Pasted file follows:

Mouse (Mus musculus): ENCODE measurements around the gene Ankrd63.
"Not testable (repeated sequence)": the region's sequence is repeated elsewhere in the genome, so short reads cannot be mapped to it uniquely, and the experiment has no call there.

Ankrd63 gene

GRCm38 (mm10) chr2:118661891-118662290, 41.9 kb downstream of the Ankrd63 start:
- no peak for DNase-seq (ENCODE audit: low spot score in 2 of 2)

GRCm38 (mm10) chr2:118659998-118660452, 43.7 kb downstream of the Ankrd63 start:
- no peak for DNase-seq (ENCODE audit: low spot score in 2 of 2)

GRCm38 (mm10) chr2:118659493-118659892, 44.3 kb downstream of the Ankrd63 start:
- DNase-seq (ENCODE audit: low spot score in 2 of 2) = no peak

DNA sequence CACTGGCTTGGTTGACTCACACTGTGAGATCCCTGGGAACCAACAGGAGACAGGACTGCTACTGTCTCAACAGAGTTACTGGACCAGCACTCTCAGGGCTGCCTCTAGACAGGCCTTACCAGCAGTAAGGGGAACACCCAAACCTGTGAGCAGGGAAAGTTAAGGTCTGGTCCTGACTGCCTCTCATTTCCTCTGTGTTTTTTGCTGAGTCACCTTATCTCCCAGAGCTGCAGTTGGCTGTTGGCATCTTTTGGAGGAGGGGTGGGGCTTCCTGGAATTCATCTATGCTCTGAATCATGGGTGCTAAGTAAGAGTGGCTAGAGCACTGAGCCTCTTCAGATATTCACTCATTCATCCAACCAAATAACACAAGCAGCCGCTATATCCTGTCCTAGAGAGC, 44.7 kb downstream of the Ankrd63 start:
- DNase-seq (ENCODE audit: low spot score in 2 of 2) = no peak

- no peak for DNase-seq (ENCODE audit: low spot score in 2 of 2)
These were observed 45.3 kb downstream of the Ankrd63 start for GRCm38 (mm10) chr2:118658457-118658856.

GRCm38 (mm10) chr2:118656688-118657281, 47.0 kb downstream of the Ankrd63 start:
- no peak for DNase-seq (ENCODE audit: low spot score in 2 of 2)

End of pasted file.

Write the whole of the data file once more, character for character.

Mouse (Mus musculus): ENCODE measurements around the gene Ankrd63.
"Not testable (repeated sequence)": the region's sequence is repeated elsewhere in the genome, so short reads cannot be mapped to it uniquely, and the experiment has no call there.

Ankrd63 gene

GRCm38 (mm10) chr2:118661891-118662290, 41.9 kb downstream of the Ankrd63 start:
- no peak for DNase-seq (ENCODE audit: low spot score in 2 of 2)

GRCm38 (mm10) chr2:118659998-118660452, 43.7 kb downstream of the Ankrd63 start:
- no peak for DNase-seq (ENCODE audit: low spot score in 2 of 2)

GRCm38 (mm10) chr2:118659493-118659892, 44.3 kb downstream of the Ankrd63 start:
- DNase-seq (ENCODE audit: low spot score in 2 of 2) = no peak

DNA sequence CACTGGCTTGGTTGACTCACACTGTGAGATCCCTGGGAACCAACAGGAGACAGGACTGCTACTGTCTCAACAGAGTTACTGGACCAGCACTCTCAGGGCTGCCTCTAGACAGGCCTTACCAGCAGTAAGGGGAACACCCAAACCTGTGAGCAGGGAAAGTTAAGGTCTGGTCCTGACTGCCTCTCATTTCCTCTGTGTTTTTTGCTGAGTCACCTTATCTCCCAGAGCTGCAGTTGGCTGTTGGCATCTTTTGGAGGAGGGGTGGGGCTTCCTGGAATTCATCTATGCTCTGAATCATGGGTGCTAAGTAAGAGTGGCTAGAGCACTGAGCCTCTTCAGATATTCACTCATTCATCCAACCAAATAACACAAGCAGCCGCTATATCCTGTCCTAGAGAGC, 44.7 kb downstream of the Ankrd63 start:
- DNase-seq (ENCODE audit: low spot score in 2 of 2) = no peak

- no peak for DNase-seq (ENCODE audit: low spot score in 2 of 2)
These were observed 45.3 kb downstream of the Ankrd63 start for GRCm38 (mm10) chr2:118658457-118658856.

GRCm38 (mm10) chr2:118656688-118657281, 47.0 kb downstream of the Ankrd63 start:
- no peak for DNase-seq (ENCODE audit: low spot score in 2 of 2)